Lichen sclerosus is a rare, chronic skin condition that produces painful, itchy white patches on your skin, typically in the genital region. In some cases, symptoms first appear in other parts of the body.
While its causes aren't entirely clear, lichen sclerosus may be triggered by wounds or radiation therapy to the affected area, or by a hormone imbalance. It’s thought to be genetic, is not contagious, and may be an autoimmune disease.
The condition usually affects postmenopausal women, but can affect all men, women, and children. While rare, the disease is common enough that anyone with its symptoms should consult a doctor.
Lichen sclerosus is characterized by some or all of these symptoms, usually in your genital or anal area:
In women, lichen sclerosus often affects the vulva; in men, it’s present on the tip of the penis, especially with uncircumcised foreskin. However, it can appear in other areas of the body too.
Not all patients feel the itch or pain, so any discoloration of skin or change in texture should be checked out by Dr. Ohanian.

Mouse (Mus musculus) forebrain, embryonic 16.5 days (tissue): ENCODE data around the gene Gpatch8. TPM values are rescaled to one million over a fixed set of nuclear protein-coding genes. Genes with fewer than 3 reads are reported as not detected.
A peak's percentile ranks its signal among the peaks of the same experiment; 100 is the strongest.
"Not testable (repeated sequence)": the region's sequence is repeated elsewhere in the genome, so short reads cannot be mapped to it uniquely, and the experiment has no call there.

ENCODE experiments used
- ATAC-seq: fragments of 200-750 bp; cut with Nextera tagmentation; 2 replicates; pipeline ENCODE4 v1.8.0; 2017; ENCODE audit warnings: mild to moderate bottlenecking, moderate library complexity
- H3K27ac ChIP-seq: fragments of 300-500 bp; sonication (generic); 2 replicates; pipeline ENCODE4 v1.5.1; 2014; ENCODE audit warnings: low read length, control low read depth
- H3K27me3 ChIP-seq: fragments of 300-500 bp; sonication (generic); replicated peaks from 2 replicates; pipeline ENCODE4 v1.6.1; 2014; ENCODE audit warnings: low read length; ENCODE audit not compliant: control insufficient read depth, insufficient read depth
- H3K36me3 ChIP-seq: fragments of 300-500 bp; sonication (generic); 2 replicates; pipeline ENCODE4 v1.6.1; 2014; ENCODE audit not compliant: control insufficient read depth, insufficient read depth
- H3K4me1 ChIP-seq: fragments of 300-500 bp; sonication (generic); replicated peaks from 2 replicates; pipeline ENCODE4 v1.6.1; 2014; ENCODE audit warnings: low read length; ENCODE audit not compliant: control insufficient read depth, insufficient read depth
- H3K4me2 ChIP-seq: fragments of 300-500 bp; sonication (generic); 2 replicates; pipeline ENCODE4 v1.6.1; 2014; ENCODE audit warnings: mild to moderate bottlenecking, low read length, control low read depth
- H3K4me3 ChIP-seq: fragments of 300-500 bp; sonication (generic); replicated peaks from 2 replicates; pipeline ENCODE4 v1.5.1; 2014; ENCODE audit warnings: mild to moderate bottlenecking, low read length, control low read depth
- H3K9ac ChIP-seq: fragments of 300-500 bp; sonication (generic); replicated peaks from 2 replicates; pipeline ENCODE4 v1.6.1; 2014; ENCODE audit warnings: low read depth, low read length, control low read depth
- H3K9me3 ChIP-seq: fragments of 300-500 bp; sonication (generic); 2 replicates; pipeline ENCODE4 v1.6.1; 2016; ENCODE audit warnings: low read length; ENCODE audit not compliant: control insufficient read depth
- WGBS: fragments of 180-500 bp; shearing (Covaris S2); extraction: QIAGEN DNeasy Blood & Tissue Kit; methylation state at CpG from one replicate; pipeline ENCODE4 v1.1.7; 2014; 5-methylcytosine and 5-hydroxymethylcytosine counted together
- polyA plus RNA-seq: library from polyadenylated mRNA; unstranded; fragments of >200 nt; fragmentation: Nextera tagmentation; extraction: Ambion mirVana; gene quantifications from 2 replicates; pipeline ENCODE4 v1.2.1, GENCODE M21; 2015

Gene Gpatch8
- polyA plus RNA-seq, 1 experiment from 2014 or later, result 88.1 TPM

Symptoms for less severe cases, especially those not in the genital area or present in children, may disappear on their own without treatment.
For more severe cases, Dr. Ohanian usually starts with a biopsy of the affected tissue to confirm the diagnosis. She may also prescribe corticosteroid ointments as the first course of treatment. If these don’t calm irritation after a few months of daily use, surgical removal of the affected tissue may be necessary.
At the first sign of discolored and irritated skin, schedule an appointment online with Dr. Ohanian or call the offices of Bergen Aesthetics to discuss your treatment options.